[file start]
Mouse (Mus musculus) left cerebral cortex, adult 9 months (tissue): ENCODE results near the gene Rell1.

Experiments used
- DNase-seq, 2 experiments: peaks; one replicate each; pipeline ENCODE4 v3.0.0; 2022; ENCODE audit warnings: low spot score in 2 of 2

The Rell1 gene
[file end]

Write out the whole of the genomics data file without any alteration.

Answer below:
Mouse (Mus musculus) left cerebral cortex, adult 9 months (tissue): ENCODE results near the gene Rell1.

Experiments used
- DNase-seq, 2 experiments: peaks; one replicate each; pipeline ENCODE4 v3.0.0; 2022; ENCODE audit warnings: low spot score in 2 of 2

The Rell1 gene